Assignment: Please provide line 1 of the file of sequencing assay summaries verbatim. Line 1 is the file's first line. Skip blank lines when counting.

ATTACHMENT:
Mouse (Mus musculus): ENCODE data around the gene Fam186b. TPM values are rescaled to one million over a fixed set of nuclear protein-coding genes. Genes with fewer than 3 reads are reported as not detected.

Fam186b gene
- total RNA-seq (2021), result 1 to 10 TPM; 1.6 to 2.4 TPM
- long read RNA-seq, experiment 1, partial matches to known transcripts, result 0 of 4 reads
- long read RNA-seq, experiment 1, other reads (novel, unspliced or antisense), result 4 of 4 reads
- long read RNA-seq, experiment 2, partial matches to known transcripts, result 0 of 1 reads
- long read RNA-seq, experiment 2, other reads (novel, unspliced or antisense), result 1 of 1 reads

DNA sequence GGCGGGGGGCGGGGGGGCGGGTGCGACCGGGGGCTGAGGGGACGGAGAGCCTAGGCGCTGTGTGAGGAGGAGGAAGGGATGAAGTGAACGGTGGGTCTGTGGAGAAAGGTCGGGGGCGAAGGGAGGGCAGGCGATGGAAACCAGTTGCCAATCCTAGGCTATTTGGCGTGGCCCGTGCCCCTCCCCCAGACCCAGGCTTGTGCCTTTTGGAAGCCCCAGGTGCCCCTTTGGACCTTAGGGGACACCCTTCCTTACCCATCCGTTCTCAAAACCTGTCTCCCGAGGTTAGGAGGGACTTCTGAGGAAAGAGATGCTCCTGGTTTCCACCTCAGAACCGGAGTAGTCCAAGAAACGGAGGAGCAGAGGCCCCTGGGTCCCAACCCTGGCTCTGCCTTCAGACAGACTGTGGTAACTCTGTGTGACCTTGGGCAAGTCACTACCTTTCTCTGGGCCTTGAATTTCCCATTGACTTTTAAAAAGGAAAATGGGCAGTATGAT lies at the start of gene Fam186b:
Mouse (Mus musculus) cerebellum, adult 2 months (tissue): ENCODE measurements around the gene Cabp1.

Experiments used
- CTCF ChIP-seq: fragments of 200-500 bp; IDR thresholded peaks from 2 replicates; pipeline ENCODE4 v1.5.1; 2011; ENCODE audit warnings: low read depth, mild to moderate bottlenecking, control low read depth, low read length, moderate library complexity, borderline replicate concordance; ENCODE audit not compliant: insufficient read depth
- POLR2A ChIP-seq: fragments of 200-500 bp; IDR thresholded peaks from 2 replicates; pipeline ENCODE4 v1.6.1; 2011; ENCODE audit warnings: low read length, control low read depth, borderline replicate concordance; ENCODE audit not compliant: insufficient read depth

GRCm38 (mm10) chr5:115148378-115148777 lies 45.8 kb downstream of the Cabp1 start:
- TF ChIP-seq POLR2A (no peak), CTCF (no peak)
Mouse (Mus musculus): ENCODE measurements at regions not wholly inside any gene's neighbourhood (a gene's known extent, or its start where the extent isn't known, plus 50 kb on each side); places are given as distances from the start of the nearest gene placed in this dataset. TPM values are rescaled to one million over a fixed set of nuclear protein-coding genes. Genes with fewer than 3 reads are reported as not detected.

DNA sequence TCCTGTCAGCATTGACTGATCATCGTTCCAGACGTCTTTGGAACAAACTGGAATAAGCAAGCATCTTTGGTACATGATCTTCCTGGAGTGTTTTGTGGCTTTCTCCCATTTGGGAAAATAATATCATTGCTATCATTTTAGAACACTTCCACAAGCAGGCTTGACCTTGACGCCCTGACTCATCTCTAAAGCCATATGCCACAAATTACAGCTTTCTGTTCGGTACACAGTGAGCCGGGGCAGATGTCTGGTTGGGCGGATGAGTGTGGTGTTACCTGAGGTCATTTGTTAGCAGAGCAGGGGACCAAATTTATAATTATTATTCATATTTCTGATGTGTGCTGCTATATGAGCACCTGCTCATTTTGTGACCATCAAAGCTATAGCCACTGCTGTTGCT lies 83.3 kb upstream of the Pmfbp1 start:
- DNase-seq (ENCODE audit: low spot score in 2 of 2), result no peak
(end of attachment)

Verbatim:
Mouse (Mus musculus): ENCODE data around the gene Fam186b. TPM values are rescaled to one million over a fixed set of nuclear protein-coding genes. Genes with fewer than 3 reads are reported as not detected.